Get more information about the fees and passes here.

Other interesting Facts about Black Canyon National Park

Black Canyon of The Gunnison National Park

  • Geological Marvel: The Black Canyon of the Gunnison is one of the steepest and narrowest canyons in North America, with depths plunging over 2,700 feet (823 meters). The unique and challenging terrain has been carved by the Gunnison River over the course of two million years.
  • Darkness Personified: The name “Black Canyon” originates from the shadows cast by the canyon’s steep walls, preventing sunlight from fully penetrating certain areas. This phenomenon creates an atmospheric contrast, enhancing the canyon’s dramatic beauty.
  • Ancient Rocks: The rocks found in the Black Canyon are among the oldest on Earth, dating back nearly two billion years. They offer a geological timeline, showcasing the Earth’s dynamic history through layers of schist, gneiss, and other metamorphic rocks.
  • Unique Flora: Despite the harsh conditions, the canyon is home to a diverse range of plant life. Gambel oak trees cling to the canyon walls, adapting to the challenging environment and adding a touch of greenery to the rugged landscape.
  • Steep Terrain: The canyon’s rim is not only dramatic but also steep, with some sections featuring a sheer drop of more than 1,800 feet (about 548 meters). This topography poses challenges and rewards hikers and climbers with breathtaking panoramic views.
  • Wildlife Sanctuary: The park provides a habitat for diverse wildlife, including mule deer, black bears, and the elusive mountain lion. Bird enthusiasts can also spot peregrine falcons and golden eagles soaring above the canyon.
  • Astronomical Views: Designated as a Dark Sky Park, the Black Canyon offers exceptional stargazing opportunities. The absence of light pollution allows visitors to witness the celestial wonders against the backdrop of the canyon’s silhouette.
  • Curecanti National Recreation Area: The Black Canyon is part of the larger Curecanti National Recreation Area, which includes the stunning Blue Mesa Reservoir. This expansive area offers additional recreational activities, such as boating, fishing, and camping.
  • Chasm View: One of the park’s iconic viewpoints, Chasm View, provides an awe-inspiring panorama of the canyon. From here, visitors can appreciate the sheer scale and intricate details of the canyon’s geological features.
  • National Park Service Stewardship: The Black Canyon is under the stewardship of the National Park Service, which works diligently to preserve the park’s natural and cultural resources while providing educational opportunities for visitors.

Climate and Weather

Black Canyon of the Gunnison National Park

Nestled in the southwest of Colorado, the Black Canyon of The Gunnison National Park experiences a diverse climate, creating a dynamic tapestry of weather conditions throughout the year.

Whether you’re planning a visit to witness the canyon walls’ grandeur or embarking on the challenging trails, understanding the seasonal changes will enhance your experience.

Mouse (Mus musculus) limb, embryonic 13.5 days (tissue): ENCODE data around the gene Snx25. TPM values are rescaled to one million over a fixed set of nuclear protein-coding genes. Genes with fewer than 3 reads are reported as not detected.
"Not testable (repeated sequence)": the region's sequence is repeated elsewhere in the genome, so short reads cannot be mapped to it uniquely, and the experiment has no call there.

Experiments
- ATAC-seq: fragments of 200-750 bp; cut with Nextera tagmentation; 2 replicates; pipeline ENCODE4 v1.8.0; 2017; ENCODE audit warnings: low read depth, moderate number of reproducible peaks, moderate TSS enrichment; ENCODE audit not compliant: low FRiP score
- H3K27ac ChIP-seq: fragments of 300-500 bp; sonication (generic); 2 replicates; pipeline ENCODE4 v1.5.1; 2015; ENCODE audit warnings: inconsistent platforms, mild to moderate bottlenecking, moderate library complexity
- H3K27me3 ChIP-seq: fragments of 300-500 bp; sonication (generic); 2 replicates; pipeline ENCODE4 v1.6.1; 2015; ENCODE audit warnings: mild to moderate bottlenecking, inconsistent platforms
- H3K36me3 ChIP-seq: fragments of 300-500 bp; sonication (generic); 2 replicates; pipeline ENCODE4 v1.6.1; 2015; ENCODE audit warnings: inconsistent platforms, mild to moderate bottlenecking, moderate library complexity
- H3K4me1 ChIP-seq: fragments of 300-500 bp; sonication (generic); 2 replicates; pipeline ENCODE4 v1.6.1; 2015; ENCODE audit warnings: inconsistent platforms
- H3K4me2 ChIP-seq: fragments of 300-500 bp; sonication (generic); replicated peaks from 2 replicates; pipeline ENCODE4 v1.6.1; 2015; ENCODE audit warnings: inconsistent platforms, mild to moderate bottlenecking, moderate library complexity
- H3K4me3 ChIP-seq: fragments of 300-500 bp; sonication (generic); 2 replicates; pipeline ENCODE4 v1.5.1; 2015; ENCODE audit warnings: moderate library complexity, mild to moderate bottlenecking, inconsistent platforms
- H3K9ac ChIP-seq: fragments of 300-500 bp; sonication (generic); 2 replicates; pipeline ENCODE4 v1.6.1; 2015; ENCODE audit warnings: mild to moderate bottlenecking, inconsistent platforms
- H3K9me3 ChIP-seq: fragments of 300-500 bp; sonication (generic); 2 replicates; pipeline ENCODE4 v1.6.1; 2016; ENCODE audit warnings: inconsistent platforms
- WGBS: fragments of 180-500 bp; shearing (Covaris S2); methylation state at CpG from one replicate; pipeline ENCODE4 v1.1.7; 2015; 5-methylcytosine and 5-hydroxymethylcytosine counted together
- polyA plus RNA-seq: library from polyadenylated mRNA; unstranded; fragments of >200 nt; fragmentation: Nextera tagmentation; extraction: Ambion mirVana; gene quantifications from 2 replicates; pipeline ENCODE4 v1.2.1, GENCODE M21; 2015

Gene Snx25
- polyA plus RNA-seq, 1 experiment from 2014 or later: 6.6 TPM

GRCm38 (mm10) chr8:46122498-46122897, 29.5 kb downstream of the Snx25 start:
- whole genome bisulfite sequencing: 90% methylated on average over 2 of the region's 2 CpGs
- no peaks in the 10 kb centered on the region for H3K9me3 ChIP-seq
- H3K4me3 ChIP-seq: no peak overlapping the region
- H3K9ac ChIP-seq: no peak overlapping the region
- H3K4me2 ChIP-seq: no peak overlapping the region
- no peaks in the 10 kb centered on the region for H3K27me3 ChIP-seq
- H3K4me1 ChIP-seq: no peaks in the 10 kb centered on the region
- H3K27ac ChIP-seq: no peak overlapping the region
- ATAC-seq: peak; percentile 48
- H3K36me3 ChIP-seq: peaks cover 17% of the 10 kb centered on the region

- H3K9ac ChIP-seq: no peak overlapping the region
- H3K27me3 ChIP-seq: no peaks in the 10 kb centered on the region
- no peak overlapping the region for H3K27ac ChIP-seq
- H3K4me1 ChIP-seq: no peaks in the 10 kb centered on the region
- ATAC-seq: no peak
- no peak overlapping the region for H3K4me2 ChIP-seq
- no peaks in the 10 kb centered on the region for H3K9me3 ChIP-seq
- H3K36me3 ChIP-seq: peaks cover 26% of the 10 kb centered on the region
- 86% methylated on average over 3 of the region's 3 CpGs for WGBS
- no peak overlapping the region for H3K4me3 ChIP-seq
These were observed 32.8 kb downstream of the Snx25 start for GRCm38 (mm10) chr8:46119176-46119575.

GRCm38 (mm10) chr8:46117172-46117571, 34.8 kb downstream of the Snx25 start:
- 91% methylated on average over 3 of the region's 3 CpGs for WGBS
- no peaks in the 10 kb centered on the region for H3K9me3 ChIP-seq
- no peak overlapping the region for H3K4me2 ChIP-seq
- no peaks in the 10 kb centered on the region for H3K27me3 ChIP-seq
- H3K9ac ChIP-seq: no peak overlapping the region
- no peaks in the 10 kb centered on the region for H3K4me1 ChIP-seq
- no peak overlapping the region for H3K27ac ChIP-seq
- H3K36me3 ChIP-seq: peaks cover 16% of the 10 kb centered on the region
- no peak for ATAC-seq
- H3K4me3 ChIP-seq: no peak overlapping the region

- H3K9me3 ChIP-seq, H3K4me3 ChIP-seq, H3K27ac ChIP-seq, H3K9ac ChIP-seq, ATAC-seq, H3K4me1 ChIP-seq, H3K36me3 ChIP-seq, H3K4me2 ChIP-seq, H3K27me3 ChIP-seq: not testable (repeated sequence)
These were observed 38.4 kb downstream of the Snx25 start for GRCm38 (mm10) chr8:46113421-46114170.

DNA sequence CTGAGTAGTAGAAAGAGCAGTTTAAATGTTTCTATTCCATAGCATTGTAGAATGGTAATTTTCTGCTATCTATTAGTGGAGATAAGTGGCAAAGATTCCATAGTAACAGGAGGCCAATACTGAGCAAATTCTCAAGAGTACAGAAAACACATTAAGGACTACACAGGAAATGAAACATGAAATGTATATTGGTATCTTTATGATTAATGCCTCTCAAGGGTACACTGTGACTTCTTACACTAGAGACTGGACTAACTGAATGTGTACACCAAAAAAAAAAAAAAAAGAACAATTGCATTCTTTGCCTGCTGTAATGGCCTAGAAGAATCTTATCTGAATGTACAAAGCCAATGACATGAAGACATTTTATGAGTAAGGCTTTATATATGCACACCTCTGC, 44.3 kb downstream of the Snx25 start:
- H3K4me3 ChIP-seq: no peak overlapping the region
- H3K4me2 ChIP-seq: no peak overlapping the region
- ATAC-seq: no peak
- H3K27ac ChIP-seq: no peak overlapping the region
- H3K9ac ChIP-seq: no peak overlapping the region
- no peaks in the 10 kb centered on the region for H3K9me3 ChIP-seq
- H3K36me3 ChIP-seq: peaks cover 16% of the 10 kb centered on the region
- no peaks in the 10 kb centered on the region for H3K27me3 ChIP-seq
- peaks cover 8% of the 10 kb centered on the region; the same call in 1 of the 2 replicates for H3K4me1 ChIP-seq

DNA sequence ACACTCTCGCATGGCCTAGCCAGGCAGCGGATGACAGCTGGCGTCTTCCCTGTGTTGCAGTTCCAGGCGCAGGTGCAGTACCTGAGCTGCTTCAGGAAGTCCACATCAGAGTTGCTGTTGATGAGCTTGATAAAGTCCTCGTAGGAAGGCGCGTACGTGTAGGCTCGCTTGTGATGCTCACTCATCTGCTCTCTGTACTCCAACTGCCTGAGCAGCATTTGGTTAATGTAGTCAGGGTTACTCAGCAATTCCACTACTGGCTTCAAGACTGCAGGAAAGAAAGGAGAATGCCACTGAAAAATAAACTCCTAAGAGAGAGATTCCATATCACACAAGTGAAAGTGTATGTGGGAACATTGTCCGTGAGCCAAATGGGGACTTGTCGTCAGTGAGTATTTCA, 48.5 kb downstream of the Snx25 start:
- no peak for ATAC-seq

Spring (March to May)

As winter’s grip loosens, the park awakens to a burst of color. Spring brings milder temperatures ranging from 5°C to 20°C (40°F to 70°F). This is an ideal time to explore the park’s trails, such as the Warner Point Nature Trail, with its blossoming flora and vibrant landscape. Keep an eye out for poison ivy, especially in the narrow and accessible sections of the canyon.

Summer (June to August)

Summer sees temperatures climb to a warmer range of 15°C to 30°C (60°F to 90°F), making it the peak season for visitors.

The South Rim, accessible via the South Rim Road, offers panoramic views of Gunnison Point Overlook and the inner canyon. Engage in activities like rock climbing or explore the South Rim Campground. Be prepared for class III or advanced climbing if you venture into the narrowest points.

Fall (September to November)

Autumn paints the canyon in hues of red, gold, and orange as temperatures range from 0°C to 15°C (30°F to 60°F).

The North Rim, accessed via the Northern Rim Road, offers a quieter experience with stunning vistas of the Painted Wall. Hiking Dragon Point and exploring the West End during this season provides breathtaking views of the changing gorge.

Winter (December to February)

Winter blankets the canyon in snow, creating a serene landscape with temperatures ranging from -15°C to 5°C (5°F to 40°F).

The South Rim Visitor Center and the East Portal Road remain accessible, providing opportunities for cross-country skiing or experiencing the tranquility of the canyon in its winter cloak. The inner canyon’s use is limited in winter, but it’s a unique time to witness the snow-draped beauty.

Best Time to Visit

Black Canyon National Park is open year-round, providing visitors with diverse experiences depending on the season.

Summer is the peak season for visitors, offering warmer temperatures and a range of activities. Spring and fall are ideal for hiking and enjoying colorful landscapes. Winter provides unique opportunities to witness the canyon in its snowy beauty.